Publishing the vocabulary of the types of grey literature as linked data

This blog post is based on the poster presentation delivered at the Grey Literature 12 conference.

The aim of this post is to introduce the typology of grey literature we have started to develop at the National Technical Library. The vocabulary of the types of grey literature is a controlled vocabulary that is meant to be used to express that a document belongs to a certain document type. The design of the vocabulary is based on an analysis of six existing grey literature typologies. Thus, it can be seen as a formalization of the outcomes of the systematic examination done during this analysis.

It has a loose structure with hierarchical relationships between the types' concepts. Each type has a unique identifier (a URI, in this case) and a preferred label. Some types feature labels in multiple languages and links to other types, both from the vocabulary itself and from external datasets. In the vocabulary's documentation each type will be provided with a definition and a prototypical example of a document for which it can be used.

I will briefly mention the technologies that we have used in the vocabulary's development. The vocabulary is expressed in the RDF data format as a SKOS concept schema. RDF (which stands for Resource Description Framework) is a data format for expressing data with a graph structure and Simple Knowledge Organisation System (abbreviated as SKOS) is an ontological language for representing knowledge organisation systems, such as thesauri, codelists, or systematic classifications. 

The vocabulary will be published as linked data. Linked data is a publication model for exposing structured data on the Web in a way that uses links between datasets to create a network of interlinked data. The vocabulary includes links to other vocabularies and datasets, such as the Biblioontology, Dublin Core Metadata Initiative Types, or DBPedia, which represents the structured information extracted from Wikipedia.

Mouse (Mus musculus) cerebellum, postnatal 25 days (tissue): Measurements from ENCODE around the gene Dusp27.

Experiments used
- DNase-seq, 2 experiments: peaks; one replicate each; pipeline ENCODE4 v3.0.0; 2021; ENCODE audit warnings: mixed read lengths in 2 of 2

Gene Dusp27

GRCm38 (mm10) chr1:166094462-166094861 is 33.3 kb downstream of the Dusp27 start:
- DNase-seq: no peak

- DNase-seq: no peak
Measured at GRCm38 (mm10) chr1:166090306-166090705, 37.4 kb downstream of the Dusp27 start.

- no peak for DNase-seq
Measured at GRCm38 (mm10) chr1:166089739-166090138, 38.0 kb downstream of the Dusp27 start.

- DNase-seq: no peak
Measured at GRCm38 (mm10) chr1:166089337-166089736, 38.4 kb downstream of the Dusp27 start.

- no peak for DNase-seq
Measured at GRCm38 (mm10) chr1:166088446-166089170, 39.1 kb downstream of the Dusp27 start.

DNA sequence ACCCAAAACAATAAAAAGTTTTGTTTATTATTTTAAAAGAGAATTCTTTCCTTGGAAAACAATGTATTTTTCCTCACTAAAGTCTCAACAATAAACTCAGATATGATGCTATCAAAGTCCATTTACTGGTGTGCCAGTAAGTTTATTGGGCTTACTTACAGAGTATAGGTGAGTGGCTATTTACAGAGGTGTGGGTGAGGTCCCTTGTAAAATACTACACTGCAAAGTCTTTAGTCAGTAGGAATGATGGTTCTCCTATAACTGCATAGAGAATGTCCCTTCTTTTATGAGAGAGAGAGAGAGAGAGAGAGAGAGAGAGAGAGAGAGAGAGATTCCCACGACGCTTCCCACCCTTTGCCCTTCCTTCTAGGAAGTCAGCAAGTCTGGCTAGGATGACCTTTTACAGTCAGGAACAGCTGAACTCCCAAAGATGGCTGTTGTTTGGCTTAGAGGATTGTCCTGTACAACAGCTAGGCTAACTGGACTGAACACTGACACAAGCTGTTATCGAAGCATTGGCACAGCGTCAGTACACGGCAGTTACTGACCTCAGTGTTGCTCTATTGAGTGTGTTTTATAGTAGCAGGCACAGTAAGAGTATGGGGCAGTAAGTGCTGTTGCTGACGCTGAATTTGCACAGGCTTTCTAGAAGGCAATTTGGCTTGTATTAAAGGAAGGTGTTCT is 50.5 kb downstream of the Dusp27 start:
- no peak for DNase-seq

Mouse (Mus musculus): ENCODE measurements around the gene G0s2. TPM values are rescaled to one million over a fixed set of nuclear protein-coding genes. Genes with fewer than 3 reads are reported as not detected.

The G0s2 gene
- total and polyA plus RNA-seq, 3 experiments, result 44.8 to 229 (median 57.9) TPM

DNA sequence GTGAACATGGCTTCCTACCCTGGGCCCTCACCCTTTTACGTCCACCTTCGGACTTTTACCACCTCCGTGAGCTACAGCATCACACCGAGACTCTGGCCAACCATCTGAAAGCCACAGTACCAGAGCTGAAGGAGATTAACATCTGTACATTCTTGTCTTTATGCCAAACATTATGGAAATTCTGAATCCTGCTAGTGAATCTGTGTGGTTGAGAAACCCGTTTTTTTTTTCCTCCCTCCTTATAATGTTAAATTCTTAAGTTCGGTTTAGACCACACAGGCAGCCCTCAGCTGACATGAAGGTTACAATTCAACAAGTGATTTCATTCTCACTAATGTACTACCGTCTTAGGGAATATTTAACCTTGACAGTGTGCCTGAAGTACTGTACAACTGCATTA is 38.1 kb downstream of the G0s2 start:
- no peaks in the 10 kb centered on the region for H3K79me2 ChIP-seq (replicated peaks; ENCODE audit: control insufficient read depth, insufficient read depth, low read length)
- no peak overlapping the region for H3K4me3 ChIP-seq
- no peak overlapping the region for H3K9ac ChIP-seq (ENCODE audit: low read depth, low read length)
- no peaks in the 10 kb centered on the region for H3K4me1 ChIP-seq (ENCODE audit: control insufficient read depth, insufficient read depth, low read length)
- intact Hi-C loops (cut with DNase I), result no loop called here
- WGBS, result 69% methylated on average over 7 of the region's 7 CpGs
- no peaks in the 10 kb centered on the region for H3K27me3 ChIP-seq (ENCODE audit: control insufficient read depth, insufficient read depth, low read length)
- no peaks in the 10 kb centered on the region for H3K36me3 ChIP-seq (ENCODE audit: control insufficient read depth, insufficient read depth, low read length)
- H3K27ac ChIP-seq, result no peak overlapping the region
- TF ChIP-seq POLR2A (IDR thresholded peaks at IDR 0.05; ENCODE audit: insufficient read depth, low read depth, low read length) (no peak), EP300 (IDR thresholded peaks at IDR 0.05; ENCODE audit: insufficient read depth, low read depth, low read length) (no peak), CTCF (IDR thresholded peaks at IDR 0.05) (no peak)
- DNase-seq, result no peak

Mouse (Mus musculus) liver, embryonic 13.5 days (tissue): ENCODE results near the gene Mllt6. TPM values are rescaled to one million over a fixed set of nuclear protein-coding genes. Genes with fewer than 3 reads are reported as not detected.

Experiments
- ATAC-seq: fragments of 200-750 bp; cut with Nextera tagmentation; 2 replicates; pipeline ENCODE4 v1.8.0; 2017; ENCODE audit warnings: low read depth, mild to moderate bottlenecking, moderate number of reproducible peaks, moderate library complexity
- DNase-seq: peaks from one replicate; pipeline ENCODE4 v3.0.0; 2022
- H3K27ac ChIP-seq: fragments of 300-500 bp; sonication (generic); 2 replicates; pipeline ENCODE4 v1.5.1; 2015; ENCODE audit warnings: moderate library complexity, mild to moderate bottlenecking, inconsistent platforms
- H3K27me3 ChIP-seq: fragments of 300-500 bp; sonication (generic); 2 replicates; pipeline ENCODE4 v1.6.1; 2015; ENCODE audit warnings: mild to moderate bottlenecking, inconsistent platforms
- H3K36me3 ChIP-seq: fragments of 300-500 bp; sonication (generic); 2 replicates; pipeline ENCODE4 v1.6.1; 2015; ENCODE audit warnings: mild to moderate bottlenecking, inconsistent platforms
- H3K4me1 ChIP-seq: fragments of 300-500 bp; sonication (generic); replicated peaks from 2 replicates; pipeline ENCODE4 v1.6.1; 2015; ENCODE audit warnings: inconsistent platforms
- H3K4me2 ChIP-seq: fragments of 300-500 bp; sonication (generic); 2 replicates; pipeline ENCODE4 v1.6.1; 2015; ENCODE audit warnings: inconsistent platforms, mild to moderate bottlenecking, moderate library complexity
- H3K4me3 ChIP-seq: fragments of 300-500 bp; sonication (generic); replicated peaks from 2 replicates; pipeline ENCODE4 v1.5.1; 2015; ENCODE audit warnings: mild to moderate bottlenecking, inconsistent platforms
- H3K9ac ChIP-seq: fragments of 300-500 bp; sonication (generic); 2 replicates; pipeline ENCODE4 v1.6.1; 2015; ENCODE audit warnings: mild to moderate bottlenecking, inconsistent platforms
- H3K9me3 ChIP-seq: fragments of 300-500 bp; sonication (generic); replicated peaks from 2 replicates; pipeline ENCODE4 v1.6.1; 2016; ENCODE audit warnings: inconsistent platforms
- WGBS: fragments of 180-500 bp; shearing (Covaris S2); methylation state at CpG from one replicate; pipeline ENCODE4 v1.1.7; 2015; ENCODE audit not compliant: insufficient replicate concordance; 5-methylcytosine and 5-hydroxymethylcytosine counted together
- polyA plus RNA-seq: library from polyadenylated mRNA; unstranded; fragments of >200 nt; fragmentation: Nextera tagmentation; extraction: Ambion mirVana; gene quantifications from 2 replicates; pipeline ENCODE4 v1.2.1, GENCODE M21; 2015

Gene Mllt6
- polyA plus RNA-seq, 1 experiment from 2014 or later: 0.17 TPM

The vocabulary is supposed to be a product of a co-operative development. The project of the grey literature typology is hosted at the Google Code website. The reason for using Google Code is that it has the functionality to support collaborative development. At its core there is a distributed version control system that enables to track the different versions of the vocabulary submitted by the members of the development team. It makes possible to incorporate feedback by commenting on the individual changes of the vocabulary and by reporting issues that should be fixed in the future versions. The Google Code website also includes a wiki that serves as the vocabulary's documentation.

For the purposes of this vocabulary's development the Working Group for Grey Literature Typology was established. The aim of this informal group is to bring together the experts from various fields related to grey literature, knowledge organisation systems, or semantic web technologies in order to work collaboratively on the further evolution of the vocabulary. If you are interested in participating in this vocabulary's development or becoming its user I encourage you to check out the project's website at Google Code.


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